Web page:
This is a book about a quest – an epic, all-consuming quest. Phoebe Snetsinger liked birdwatching, and had the resources to support a lot of travel to do it. Then she got a cancer diagnosis and was told she had three months to live.
It’s a common conversational topic. “What would you do if you knew you only had X amount of time to live?” In a sense, there’s a kind of cosmic permission granted by receiving a death sentence in this manner. All the shackles of convention are loosened. We’re finally free to say what we want to say, do what we want to do, and go where we want to go. Personally, I don’t see why we can’t grant ourselves this permission any old time we like, because we know neither the day nor the hour. As it turns out, Snetsinger’s day came 18 years after her initial diagnosis; she was killed instantly in a bus accident [“bus” in the book; “van” in Wikipedia]. (Medical ethics have changed, too, and doctors don’t usually hand out exact time limitations any more).
Birding on Borrowed Time is really all about birding. It barely mentions Snetsinger’s four children, or her husband, except to point out how her travels caused her to miss her daughter’s wedding and nearly led to divorce. Similarly, she spends about the same amount of ink on her terrifying gang rape as on the time she broke her wrist. The picture that emerges is of a person who will be stopped by nothing. Facing mortality seems to bring about some sea changes in perspective. In her own words: “There were indeed human hazards in this country – but not to go there at all because of the possibility of encountering them? Unthinkable! It has become ever more clear to me that if I had spent my life avoiding any and all potential risks, I would have missed doing most of the things that have comprised the best years of my life.”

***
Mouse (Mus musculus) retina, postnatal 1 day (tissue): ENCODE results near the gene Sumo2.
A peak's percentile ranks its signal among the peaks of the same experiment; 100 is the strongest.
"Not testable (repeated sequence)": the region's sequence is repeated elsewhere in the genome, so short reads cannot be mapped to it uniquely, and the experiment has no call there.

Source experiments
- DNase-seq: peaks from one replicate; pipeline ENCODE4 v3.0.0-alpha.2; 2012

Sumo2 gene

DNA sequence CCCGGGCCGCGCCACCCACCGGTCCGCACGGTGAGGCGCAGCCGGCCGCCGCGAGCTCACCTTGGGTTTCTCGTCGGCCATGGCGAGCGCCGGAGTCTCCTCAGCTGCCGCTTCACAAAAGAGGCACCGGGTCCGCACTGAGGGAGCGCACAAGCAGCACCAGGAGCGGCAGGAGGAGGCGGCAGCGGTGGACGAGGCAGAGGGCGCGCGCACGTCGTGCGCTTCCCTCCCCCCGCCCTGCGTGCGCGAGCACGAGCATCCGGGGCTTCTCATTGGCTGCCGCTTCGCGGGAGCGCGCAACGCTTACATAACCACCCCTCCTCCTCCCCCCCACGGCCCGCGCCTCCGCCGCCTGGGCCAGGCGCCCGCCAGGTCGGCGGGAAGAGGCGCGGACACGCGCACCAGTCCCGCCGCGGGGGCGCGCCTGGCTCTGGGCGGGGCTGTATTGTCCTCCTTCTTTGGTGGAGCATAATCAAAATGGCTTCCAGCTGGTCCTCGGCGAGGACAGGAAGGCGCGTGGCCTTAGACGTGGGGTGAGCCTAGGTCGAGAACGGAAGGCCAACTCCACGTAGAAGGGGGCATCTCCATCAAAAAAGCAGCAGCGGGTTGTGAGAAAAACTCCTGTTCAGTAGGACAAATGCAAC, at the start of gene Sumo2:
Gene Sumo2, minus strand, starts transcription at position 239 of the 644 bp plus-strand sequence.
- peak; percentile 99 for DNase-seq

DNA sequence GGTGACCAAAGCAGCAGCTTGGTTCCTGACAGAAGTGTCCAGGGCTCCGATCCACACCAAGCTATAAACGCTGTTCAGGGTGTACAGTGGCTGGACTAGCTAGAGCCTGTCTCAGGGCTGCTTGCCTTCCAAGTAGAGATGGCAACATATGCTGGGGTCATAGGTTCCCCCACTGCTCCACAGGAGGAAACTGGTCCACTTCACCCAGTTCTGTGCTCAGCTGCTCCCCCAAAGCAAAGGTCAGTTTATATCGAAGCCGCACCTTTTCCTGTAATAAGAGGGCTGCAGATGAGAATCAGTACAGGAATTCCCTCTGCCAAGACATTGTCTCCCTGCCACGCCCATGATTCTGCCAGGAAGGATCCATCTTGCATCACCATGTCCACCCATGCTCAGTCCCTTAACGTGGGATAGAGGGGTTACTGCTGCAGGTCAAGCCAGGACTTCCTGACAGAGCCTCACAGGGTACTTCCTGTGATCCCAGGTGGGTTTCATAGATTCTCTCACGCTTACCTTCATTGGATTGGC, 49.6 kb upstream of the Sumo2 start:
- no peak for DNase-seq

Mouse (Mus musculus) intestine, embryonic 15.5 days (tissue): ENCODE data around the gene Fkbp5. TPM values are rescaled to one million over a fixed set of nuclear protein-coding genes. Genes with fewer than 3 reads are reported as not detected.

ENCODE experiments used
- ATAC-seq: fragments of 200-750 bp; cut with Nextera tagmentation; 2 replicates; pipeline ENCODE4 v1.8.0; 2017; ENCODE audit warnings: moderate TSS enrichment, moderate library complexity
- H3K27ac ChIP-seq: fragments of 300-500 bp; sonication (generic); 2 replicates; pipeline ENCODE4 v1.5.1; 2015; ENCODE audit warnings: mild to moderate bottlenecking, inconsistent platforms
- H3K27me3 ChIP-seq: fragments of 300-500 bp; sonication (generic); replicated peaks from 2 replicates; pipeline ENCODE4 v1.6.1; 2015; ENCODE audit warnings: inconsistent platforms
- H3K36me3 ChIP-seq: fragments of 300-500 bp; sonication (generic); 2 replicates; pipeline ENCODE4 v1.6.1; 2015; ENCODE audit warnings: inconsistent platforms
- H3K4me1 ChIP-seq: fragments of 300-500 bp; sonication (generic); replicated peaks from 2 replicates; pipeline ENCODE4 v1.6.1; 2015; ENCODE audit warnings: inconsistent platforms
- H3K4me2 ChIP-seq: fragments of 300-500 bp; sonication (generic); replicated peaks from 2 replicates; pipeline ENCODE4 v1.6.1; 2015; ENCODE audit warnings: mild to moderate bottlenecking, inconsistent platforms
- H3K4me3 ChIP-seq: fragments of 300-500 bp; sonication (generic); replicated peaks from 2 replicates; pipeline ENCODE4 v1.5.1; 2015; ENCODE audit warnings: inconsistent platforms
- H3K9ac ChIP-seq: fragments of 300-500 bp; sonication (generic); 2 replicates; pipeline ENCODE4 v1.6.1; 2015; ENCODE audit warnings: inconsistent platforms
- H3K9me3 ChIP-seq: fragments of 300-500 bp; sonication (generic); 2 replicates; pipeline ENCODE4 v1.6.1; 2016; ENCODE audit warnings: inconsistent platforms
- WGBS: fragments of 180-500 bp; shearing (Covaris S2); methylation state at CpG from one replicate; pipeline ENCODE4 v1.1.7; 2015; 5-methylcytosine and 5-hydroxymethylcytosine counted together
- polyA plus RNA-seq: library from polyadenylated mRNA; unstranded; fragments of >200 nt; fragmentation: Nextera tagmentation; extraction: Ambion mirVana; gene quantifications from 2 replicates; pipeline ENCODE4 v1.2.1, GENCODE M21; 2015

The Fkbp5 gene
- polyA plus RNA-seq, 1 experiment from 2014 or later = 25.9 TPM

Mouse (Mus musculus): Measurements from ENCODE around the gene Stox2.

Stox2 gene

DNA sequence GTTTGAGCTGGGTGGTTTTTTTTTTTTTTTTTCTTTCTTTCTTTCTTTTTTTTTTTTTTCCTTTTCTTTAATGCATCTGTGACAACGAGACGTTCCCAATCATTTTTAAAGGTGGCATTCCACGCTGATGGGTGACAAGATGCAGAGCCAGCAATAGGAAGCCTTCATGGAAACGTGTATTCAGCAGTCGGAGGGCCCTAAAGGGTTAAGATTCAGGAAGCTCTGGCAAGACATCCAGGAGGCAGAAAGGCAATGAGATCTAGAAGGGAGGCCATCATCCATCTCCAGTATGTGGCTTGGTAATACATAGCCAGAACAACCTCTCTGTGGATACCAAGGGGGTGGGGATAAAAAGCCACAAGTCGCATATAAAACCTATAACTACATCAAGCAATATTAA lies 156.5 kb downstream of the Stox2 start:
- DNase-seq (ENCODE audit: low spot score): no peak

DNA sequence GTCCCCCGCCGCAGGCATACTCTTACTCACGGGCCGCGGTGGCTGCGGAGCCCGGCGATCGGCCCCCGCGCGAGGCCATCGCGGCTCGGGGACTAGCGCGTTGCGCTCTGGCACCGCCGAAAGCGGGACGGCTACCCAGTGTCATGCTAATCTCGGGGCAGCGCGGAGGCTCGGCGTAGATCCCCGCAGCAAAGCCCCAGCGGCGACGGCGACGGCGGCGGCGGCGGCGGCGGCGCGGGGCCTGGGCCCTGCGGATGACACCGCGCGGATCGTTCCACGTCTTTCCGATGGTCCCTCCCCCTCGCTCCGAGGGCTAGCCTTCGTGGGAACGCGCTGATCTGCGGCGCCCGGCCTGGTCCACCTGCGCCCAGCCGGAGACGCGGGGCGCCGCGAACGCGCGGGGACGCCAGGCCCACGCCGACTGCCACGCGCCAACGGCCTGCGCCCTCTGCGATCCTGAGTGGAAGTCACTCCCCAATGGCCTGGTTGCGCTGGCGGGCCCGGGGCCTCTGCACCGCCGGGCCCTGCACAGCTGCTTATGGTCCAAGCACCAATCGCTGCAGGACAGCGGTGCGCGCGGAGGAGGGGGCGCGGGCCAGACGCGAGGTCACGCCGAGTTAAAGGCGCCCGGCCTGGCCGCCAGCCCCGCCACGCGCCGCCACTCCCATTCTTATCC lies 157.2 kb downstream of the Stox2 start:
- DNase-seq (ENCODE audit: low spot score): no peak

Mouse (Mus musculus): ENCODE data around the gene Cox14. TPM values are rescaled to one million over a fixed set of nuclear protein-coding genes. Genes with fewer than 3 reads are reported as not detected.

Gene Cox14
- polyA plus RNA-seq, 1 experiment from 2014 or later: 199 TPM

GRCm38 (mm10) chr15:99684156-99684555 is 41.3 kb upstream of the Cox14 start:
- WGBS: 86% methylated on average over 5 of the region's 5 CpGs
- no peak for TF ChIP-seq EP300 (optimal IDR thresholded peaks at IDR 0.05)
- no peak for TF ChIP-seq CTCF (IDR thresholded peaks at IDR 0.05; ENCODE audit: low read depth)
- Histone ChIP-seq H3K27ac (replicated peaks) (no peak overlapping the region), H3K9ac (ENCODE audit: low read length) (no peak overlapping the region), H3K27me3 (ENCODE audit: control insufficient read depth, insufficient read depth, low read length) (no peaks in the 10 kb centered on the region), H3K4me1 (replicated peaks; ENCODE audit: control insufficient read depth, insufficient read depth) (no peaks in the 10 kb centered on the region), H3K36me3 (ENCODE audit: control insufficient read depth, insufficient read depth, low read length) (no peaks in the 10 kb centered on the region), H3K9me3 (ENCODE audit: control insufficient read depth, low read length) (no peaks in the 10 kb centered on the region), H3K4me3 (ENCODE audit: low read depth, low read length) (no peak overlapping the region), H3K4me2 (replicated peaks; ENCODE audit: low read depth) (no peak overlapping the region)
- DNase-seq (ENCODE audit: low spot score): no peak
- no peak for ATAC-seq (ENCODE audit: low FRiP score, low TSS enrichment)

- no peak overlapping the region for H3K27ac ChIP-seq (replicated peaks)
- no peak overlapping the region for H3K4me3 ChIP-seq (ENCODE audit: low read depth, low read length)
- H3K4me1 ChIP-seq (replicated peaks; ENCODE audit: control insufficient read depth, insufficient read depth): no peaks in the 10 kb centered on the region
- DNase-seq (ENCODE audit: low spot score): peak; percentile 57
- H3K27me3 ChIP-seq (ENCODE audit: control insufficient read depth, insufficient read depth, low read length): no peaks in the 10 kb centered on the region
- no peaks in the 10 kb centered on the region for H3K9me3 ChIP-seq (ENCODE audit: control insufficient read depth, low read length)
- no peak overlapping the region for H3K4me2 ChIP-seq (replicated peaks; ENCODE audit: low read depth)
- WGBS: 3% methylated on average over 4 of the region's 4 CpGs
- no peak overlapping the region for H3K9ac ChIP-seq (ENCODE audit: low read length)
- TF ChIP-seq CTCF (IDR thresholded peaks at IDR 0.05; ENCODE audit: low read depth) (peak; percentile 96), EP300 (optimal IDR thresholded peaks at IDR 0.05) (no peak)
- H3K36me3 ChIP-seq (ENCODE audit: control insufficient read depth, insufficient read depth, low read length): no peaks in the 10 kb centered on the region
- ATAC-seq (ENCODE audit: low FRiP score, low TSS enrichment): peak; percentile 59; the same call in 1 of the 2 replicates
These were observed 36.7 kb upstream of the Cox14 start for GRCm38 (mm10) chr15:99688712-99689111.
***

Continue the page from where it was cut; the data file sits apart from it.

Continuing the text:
Phoebe Snetsinger set a world record for living bird sightings. By her calculations, she saw roughly 84% of all the birds in the world.
This is interesting to me on three levels. For one, I was riveted by the mechanics of birding: her record keeping, the basics of amateur ornithology, the travel planning, the dynamics of private and group trips, the equipment. One of my earliest memories is of a panicked female sparrow that flew into our house and finally allowed my dad to pick her up. I love watching even the most common domestic birds; if I saw some of the exotic birds that Phoebe Snetsinger saw, I might actually vibrate into a different plane of existence.
The second thing that interests me about this book is the interpersonal aspects of what happens when a woman starts to live like a man. When a man is driven, ambitious, single-minded, dedicated, or otherwise somewhat obsessive about a quest, nobody so much as blinks. He goes where he wants, does what he wants, and says what he wants. If he is away from home a lot or misses some weddings, well, that’s the price of excellence. When a woman does it? Say she does what she wants and she sets a world record. Is she judged differently, by society, by her husband or children? Should she be?
The third thing that interests me about this book is that most of its events happen after the author had passed the age of 50. She climbs mountains and rides horseback; she removes leeches and goes out in the wind, rain, and mud. She risks political coups and armed robbery and earthquakes and avalanches. She even climbs over a razor-wire fence. She sprains muscles and breaks bones. She’s 68 when she dies, binoculars in hand. It doesn’t say, but she may actually have “died with her boots on.” This is a fascinating picture of post-menopausal adventure, one that has rarely been seen, but may become more common in future as trailblazers like Phoebe Snetsinger venture forth.
I've been working with chronic disorganization, squalor, and hoarding for over 20 years. I'm also a marathon runner who was diagnosed with fibromyalgia and thyroid disease 17 years ago.
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